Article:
Book Discussion on Band of Giants
Jack Kelly talked about his book, Band of Giants: the Amateur Soldiers Who won America’s independence, about the lack of military experience that marked the Continental Army. In his book, the author profiles people such as Henry Knox, a 25-year old bookseller with no combat experience entrusted with command of American artillery; pacifist Quaker Nathanael Greene, the Army’s youngest general; and Continental Army commander-in-chief George Washington, who referenced books on military tactics. Jack Kelly spoke at Northshire Bookstore in Saratoga Springs, New York.
Radio Interview with Jack Kelly, September 2014
Band of Giants brings to life the founders who fought for our independence in the Revolutionary War. Jefferson, Adams, and Franklin are known to all; men like Morgan, Greene, and Wayne are less familiar. Yet the dreams of the politicians and theorists only became real because fighting men were willing to take on the grim, risky, brutal work of war.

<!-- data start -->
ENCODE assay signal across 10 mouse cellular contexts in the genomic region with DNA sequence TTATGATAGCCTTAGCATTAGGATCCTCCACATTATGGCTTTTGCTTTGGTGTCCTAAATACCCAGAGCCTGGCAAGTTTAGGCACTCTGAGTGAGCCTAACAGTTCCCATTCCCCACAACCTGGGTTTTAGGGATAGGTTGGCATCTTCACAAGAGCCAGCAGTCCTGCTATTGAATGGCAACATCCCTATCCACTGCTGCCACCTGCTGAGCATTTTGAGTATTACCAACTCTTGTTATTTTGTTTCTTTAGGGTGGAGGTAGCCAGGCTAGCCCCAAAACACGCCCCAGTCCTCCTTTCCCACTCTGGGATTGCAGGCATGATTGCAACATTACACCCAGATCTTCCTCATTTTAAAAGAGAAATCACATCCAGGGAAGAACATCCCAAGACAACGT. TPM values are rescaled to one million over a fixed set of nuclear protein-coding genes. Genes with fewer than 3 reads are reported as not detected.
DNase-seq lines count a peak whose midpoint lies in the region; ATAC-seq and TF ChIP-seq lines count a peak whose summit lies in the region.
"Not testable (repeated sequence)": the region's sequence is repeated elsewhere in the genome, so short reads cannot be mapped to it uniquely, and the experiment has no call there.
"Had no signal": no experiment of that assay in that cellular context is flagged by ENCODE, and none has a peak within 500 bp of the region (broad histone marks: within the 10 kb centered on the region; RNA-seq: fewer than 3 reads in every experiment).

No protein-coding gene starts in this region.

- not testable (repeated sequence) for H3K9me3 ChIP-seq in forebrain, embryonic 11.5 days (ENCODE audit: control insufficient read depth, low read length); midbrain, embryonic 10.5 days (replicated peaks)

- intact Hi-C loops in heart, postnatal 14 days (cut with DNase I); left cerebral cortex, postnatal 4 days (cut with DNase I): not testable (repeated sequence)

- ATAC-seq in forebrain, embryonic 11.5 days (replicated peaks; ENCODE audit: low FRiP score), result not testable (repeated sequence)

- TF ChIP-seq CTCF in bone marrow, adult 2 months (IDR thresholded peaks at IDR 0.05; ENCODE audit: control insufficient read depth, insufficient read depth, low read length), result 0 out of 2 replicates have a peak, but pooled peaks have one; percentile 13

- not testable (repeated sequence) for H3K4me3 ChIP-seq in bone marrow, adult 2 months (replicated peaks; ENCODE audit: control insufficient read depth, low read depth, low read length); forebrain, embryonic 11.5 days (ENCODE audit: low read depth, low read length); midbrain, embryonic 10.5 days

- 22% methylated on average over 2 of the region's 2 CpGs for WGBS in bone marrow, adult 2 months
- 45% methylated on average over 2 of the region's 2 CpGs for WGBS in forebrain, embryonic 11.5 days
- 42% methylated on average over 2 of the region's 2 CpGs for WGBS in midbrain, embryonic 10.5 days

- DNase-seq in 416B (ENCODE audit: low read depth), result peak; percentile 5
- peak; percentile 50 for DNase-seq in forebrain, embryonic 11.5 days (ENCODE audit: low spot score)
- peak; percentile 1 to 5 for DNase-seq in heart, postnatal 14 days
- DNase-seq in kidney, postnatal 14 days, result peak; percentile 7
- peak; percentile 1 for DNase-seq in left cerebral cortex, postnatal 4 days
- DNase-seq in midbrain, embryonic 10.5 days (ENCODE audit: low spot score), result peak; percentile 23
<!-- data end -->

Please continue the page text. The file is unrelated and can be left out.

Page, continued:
We know Fort Knox, but what about Henry Knox, the burly Boston bookseller who took over the American artillery at the age of 25? Eighteen counties in the United States commemorate Richard Montgomery, but do we know that this revered martyr launched a full-scale invasion of Canada?
The soldiers of the American Revolution were a diverse lot: merchants and mechanics, farmers and fishermen, paragons and drunkards. Most were ardent amateurs. And journalist, novelist and historian Jack Kelly tells their story in Band of Giants.